Untitled David Sorfa , 2002 single work review
— Appears in: Cercles 2000-;

— Review of Youth : Scenes from Provincial Life J. M. Coetzee 2002 single work novel
Untitled David Sorfa , 2002 single work review
— Appears in: Cercles 2000-;

— Review of Youth : Scenes from Provincial Life J. M. Coetzee 2002 single work novel
Churned and Spurned in the Flexible World of Work : A Corporate Narrative Jane Messer , 2010 single work criticism
— Appears in: Cultural Studies Review , vol. 16 no. 2 2010;
'Accelerated by the new internet technologies, the past two decades have been characterised by a globalisation of trade and communications, along with major shifts in the balance between manufacturing and knowledge driven economies. New organisational cultures have grown out of and have reflexively driven these changes, and these new organisational cultures of work are registered and enacted by employees through a plethora of micro-practices in the workplace. While it is potentially empowering to be aware of the links between one's individual agency and the macro structure surrounding your own particular micro-experience, awareness is particularly hard to come by in the modern flexible workplace. Narrative can address this gap in felt knowledge, because in helping us have an imaginary about our experience as workers, narrative supports thinking more broadly about the contradictions inherent in the current system of globalised profit and productivity through flexible labour paradigm. Sociologist Richard Sennett and psychoanalyst Christophe Dejours's work on character and subjectivity are used here to frame the author's ethnographic research, which has included a series of extended interviews with IT executive salespeople in Sydney and brief workplace immersions, leading to a series of narratives of character; analysis of 'The IBM Global Human Capital Study 2008'; and excerpts from J.M. Coetzee's memoir Youth.' (Author's abstract)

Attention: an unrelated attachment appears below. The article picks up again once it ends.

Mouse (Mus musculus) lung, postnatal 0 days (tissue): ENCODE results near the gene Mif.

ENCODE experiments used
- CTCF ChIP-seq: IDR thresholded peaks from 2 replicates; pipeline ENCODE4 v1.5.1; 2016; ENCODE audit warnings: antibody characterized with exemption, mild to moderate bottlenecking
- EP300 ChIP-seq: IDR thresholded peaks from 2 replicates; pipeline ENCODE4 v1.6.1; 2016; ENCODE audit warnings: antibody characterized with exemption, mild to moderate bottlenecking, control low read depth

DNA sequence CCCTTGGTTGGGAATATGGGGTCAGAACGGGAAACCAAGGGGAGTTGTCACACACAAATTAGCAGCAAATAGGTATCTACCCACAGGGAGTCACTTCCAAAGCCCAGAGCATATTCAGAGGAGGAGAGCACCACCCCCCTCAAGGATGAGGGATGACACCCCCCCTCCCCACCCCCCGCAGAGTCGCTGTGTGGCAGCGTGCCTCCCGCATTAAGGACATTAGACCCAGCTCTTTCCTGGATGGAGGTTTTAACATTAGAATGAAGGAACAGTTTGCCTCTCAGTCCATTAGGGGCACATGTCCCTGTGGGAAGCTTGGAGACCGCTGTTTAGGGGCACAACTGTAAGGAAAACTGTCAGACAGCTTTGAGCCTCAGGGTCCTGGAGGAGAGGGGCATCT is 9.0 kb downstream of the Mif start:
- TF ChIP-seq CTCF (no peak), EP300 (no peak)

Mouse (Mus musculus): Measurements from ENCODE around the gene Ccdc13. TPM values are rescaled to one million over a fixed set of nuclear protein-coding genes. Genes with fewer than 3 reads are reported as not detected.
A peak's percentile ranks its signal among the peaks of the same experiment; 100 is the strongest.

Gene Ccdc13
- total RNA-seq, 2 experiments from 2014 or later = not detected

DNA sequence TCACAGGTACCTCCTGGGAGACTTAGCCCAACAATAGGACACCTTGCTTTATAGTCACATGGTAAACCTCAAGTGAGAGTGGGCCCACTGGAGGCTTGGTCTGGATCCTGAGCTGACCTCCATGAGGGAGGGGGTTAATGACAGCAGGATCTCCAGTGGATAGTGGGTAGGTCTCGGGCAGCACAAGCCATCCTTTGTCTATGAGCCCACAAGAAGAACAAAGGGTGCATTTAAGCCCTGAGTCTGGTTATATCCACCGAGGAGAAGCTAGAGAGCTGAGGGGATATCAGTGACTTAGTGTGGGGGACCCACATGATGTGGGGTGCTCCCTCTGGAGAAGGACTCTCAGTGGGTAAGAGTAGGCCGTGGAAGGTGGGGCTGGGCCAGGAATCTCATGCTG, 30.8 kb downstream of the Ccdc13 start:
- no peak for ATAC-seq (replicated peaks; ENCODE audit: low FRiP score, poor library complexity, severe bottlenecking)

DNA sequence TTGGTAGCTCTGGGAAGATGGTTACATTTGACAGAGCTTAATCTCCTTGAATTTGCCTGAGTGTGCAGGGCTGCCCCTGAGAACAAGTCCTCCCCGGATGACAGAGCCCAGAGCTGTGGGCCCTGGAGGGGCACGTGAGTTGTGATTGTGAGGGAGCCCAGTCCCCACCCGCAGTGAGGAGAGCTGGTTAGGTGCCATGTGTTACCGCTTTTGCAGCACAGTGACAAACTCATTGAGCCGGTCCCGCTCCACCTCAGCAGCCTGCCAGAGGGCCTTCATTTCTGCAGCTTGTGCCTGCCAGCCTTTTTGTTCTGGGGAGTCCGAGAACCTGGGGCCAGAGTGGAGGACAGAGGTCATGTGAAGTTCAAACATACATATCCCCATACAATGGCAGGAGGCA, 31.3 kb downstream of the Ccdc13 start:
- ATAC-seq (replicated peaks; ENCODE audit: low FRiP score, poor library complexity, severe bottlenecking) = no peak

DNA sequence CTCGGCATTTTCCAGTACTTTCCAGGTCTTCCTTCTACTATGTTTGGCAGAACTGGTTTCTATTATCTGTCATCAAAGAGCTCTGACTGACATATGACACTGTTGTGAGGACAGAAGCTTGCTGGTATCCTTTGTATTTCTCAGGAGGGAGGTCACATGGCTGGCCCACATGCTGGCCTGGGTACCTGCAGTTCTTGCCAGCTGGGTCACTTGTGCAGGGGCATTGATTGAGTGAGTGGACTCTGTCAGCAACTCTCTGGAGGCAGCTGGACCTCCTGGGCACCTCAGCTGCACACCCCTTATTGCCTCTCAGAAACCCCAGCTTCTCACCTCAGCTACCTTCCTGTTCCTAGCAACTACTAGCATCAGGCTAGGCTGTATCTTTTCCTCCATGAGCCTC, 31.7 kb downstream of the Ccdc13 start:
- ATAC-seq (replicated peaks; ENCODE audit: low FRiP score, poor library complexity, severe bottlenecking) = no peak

y Acts of Visitation : The Narrative of J.M. Coetzee María J. López , Amsterdam New York (City) : Rodopi , 2011 Z1880004 2011 single work criticism